Having several credit cards could lead you into a debt trap. If you miss paying your bill in total for one or two months, banks charge a heavy interest rate of 23% to 29% on the balance. If you’re in the habit of paying only the minimal amount required, then you’re adding to the interest charges and delaying your principal payment. One of the ways of managing debt is through balance transfer.
Banks allow you to transfer balance on credit cards or lines of credit from one bank to another, or from one card to another. You can transfer not just one but multiple credit cards/lines as long as you meet the eligibility criteria of the card or credit line you’re moving the balance to.
Balance Transfer plans usually involve a certain period – 3 months, 6 months or 1 year – during which either a 0% applied rate or a very low effective rate is charged. So if you have incurred a huge amount on a credit card, you could transfer the balance to another bank which offers a balance transfer offer. This gives you a breather of a few months, and you may be able to clear off your dues faster or with more discipline.
There is, however, a one-time processing fee when you transfer your credit card balance to another bank/card. If you are unable to pay it at the time of transfer, it will be compounded and you will have to pay it later.
The three scenarios in which opting to transfer your credit card or credit line balance makes sense are:
Even though banks may call it an “interest-free” period, you still have to pay the administration charges. Apart from that, you can easily avoid late payment fee and interest rates if you diligently pay the money back before set the date of repayment.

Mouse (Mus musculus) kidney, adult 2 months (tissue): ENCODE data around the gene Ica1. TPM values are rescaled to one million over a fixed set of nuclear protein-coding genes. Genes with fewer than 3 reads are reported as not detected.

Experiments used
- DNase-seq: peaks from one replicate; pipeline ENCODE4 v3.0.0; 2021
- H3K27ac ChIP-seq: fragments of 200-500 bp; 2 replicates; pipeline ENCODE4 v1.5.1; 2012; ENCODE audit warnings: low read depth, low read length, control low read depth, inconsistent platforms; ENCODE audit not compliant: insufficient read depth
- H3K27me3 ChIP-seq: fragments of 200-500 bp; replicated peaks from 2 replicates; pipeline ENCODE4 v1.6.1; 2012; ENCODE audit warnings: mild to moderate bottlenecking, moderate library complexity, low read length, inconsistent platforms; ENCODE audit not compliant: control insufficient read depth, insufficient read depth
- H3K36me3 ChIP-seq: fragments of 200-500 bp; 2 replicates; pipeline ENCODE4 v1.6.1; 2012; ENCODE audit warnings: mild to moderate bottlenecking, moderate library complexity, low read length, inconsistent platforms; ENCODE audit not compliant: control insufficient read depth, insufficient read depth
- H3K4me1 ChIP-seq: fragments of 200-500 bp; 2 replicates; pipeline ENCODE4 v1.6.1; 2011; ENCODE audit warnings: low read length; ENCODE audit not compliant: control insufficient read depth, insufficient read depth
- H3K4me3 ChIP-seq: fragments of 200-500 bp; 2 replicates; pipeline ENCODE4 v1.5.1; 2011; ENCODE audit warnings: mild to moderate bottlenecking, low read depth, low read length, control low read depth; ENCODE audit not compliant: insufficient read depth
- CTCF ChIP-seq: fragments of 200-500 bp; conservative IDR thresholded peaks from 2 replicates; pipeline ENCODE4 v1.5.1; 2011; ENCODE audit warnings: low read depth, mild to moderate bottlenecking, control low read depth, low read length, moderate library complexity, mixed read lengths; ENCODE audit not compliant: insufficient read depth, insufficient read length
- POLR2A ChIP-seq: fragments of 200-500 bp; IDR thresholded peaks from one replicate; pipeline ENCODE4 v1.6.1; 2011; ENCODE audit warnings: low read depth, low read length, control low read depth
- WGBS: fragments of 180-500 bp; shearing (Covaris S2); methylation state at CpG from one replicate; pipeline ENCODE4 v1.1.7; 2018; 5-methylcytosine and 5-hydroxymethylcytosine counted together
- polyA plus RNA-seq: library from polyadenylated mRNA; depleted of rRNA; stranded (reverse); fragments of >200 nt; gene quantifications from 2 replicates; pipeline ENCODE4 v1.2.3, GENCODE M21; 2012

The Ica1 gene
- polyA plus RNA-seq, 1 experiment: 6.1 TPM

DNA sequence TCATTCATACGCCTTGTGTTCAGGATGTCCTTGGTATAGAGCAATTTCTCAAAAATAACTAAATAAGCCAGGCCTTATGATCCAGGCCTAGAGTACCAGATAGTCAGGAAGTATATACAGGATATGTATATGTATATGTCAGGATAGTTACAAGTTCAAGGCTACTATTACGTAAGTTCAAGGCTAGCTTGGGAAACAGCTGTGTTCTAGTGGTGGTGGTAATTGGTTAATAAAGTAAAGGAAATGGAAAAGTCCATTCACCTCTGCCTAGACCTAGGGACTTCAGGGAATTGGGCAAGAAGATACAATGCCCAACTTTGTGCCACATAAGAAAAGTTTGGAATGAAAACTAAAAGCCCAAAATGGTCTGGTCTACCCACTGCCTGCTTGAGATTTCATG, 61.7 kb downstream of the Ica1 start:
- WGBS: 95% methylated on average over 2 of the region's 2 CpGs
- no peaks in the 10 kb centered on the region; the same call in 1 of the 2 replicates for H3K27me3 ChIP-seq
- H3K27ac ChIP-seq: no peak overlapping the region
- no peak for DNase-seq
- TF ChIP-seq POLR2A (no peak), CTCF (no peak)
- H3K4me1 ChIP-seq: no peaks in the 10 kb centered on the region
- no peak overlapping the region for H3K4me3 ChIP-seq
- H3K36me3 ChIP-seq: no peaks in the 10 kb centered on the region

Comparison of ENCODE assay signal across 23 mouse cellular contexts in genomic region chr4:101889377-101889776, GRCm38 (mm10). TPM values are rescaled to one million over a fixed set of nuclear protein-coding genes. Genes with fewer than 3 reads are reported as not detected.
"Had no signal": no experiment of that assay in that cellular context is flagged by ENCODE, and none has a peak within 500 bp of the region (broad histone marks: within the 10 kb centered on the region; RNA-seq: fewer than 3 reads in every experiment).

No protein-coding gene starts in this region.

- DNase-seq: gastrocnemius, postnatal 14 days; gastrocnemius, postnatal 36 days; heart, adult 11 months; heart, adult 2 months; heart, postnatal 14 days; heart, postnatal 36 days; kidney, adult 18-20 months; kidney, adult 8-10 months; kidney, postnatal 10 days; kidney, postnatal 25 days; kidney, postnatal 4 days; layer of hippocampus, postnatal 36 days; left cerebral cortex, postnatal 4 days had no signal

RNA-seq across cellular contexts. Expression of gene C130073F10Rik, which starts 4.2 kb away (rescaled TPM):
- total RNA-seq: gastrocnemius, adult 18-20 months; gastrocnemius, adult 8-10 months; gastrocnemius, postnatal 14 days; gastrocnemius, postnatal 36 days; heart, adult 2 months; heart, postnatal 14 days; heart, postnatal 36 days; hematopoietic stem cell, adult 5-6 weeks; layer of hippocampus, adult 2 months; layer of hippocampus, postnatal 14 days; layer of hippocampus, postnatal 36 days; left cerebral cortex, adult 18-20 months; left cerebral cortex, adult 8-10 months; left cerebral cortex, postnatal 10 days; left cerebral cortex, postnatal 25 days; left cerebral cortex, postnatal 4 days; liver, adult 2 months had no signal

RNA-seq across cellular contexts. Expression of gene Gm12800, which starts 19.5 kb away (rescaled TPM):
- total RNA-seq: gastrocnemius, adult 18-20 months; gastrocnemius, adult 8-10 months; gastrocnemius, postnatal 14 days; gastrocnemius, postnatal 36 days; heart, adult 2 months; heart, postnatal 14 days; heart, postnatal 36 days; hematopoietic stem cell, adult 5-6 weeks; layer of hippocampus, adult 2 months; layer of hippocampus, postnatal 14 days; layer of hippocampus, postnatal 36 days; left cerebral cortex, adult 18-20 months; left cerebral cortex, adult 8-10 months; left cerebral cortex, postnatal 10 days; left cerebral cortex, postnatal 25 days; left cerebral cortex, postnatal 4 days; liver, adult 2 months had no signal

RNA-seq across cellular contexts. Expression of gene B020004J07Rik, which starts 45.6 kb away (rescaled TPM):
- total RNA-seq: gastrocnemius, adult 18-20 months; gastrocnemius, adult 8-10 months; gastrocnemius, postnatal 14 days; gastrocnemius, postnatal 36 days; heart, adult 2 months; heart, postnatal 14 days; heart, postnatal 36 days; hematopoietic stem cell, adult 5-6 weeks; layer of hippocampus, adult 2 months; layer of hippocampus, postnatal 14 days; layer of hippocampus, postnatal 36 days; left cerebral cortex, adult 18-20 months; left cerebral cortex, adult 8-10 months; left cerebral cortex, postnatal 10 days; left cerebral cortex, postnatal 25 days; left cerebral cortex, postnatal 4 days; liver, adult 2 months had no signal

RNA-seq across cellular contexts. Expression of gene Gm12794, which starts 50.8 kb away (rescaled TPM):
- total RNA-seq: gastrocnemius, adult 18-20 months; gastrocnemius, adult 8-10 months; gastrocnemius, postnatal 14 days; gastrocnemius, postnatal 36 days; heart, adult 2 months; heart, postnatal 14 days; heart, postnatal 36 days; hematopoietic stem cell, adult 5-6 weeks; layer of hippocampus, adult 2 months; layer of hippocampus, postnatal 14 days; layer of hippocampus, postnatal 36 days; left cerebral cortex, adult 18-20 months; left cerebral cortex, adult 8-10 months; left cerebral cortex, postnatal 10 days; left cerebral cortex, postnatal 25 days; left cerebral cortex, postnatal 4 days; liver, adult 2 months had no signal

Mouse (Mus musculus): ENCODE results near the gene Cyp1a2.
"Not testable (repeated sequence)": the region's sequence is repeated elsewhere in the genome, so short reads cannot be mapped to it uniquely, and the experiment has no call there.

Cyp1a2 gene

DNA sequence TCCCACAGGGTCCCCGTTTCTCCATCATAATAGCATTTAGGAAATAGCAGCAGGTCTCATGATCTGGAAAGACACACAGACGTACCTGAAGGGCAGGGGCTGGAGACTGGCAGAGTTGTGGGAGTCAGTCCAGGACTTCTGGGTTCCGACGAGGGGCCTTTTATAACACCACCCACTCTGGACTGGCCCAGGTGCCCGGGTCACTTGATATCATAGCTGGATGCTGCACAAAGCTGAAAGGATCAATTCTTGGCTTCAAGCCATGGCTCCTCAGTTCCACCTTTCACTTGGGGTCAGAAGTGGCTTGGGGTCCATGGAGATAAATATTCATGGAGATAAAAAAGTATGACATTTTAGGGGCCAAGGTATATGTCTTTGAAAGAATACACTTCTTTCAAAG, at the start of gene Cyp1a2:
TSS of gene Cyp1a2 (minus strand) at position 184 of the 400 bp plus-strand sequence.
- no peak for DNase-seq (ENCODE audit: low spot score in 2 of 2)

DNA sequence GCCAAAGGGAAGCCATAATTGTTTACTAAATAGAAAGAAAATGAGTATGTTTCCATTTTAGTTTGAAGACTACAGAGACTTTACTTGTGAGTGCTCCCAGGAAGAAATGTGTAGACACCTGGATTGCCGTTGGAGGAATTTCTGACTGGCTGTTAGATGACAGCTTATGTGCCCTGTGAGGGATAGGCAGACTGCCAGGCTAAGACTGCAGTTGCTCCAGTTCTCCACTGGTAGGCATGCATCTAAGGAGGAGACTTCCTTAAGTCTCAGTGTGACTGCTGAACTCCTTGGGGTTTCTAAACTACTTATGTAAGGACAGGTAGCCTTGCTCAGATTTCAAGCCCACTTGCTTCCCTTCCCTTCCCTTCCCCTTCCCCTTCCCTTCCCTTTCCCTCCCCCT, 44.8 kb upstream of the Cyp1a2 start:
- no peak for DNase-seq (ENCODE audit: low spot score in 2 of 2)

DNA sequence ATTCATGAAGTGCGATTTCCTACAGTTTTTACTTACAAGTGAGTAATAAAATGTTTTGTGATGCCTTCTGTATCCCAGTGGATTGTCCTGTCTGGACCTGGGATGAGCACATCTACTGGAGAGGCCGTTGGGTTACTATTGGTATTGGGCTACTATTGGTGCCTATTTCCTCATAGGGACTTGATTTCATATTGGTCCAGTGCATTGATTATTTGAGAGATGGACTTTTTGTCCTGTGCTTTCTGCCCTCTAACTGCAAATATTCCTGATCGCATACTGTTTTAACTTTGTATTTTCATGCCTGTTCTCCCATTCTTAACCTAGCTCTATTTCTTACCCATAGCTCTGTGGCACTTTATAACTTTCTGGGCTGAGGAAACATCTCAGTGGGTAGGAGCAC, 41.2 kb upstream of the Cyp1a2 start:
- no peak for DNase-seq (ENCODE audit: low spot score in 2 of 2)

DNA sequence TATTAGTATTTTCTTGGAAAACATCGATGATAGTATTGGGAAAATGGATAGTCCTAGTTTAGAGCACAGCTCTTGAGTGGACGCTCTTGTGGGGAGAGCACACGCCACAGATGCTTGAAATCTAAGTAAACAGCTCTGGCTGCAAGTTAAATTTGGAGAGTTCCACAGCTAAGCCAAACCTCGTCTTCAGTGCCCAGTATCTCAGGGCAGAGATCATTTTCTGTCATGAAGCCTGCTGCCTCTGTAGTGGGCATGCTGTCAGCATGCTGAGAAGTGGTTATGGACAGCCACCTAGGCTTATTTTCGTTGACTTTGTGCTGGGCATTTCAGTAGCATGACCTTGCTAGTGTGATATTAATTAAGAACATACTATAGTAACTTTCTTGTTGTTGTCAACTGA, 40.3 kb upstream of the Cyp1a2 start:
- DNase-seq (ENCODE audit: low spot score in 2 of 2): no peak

Experts may advise you against balance transfer, as it may hurt your credit score. The more you borrow money, the higher the chance of your credit score going down. If you are using more than 30% of your credit limit, then your credit score will take a toll.
When you sign up for a balance transfer facility of any bank, you might end up paying more interest rate if you have not opted for it during a promotion. This means that instead of saving, you are losing money. Look out for promotions by banks before opting for a transfer.
Calculate how much time you would need to come out of debt. If it requires more time than offered by the card you’re transferring the balance to, you will need to reconsider your choice. Be careful of not using the extra credit limit that comes with the new credit card. This could put you in a greater pool of debt.
Here are the interest rates for a tenor of 6 months, offered by a few banks in Singapore:
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You can transfer your balance from one card/bank to another by visiting the official website of the card you want to move to. Once you submit the required documents, an executive will get in touch with you to obtain further information. Your application will then be processed and reviewed by the bank. You can also go to any branch in Singapore and apply.